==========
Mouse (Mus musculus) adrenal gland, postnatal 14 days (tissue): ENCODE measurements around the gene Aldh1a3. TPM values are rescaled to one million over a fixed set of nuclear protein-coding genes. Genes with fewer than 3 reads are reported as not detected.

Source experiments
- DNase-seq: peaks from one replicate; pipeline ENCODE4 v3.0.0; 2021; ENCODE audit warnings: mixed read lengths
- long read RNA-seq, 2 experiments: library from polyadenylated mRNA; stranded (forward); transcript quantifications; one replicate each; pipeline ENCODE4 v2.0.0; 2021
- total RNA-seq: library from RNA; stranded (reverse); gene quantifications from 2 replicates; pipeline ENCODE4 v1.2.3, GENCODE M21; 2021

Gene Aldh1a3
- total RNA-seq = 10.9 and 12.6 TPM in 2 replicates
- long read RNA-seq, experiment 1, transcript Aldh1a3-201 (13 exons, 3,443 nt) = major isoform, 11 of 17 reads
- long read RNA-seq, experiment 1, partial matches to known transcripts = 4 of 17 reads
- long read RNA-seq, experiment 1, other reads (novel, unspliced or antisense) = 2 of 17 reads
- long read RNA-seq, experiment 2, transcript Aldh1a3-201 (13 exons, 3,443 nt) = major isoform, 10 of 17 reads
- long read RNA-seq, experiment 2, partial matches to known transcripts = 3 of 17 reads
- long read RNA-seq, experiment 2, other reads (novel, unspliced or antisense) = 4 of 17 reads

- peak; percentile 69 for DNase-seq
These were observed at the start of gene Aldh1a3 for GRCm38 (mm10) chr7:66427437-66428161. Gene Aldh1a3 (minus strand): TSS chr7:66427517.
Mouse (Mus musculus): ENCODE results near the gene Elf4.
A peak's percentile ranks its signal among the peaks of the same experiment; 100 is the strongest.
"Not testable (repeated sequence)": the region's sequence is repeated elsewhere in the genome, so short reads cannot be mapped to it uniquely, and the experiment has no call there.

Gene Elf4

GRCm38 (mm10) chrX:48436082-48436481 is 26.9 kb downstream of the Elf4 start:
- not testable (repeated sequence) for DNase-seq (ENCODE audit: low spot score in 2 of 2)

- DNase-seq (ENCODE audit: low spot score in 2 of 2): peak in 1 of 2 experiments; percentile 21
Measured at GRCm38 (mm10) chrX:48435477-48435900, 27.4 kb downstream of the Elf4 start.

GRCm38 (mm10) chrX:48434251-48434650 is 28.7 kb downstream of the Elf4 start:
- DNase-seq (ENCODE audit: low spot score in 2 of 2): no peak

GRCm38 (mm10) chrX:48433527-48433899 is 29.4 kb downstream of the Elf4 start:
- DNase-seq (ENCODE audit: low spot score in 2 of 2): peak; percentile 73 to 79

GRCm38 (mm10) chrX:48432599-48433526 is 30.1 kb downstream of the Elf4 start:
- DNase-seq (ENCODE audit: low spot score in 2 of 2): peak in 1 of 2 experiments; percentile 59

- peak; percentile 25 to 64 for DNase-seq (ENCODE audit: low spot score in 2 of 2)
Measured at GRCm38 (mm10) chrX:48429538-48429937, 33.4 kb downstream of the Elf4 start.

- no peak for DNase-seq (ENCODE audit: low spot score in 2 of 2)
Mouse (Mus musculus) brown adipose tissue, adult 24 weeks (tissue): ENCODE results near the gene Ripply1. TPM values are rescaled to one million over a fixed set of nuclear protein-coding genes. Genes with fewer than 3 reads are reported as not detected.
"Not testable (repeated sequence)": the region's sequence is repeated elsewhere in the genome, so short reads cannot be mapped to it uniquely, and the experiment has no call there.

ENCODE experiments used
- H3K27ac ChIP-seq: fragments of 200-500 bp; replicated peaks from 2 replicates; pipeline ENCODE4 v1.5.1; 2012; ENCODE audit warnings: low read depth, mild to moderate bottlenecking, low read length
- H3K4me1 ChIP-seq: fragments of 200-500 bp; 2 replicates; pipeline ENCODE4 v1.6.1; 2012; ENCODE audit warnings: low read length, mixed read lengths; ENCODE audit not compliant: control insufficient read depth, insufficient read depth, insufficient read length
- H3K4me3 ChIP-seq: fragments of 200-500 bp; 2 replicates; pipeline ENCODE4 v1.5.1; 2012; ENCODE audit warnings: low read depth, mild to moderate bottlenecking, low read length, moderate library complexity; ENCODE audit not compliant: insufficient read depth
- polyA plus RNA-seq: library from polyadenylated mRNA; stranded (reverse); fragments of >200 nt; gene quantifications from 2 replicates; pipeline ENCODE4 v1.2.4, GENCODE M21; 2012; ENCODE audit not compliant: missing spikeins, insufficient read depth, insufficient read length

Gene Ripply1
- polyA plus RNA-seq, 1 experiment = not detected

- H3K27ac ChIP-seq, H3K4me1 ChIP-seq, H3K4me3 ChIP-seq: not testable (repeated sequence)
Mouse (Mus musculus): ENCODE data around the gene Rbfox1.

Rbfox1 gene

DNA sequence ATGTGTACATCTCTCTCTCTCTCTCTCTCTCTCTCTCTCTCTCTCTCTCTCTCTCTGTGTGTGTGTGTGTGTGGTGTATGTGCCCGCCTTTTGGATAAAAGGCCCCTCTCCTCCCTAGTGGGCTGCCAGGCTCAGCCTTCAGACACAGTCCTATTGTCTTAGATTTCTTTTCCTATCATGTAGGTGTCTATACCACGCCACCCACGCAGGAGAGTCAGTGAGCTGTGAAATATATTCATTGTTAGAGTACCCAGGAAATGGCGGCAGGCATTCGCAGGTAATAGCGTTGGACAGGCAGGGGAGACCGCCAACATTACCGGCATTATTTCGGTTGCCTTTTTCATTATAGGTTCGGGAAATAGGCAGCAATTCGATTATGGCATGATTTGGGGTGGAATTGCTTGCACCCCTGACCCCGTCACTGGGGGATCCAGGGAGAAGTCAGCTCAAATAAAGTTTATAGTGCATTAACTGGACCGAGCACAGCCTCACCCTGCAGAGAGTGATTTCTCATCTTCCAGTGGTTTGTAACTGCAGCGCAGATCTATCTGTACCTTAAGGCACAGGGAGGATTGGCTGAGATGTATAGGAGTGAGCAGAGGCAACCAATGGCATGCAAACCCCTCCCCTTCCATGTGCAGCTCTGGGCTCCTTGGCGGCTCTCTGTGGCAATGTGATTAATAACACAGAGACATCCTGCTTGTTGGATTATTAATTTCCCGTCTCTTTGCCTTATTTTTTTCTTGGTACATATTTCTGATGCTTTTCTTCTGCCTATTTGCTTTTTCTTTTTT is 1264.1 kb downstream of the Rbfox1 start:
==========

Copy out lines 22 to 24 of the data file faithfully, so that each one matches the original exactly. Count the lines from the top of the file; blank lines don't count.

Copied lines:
- DNase-seq (ENCODE audit: low spot score in 2 of 2): peak in 1 of 2 experiments; percentile 21
Measured at GRCm38 (mm10) chrX:48435477-48435900, 27.4 kb downstream of the Elf4 start.

GRCm38 (mm10) chrX:48434251-48434650 is 28.7 kb downstream of the Elf4 start: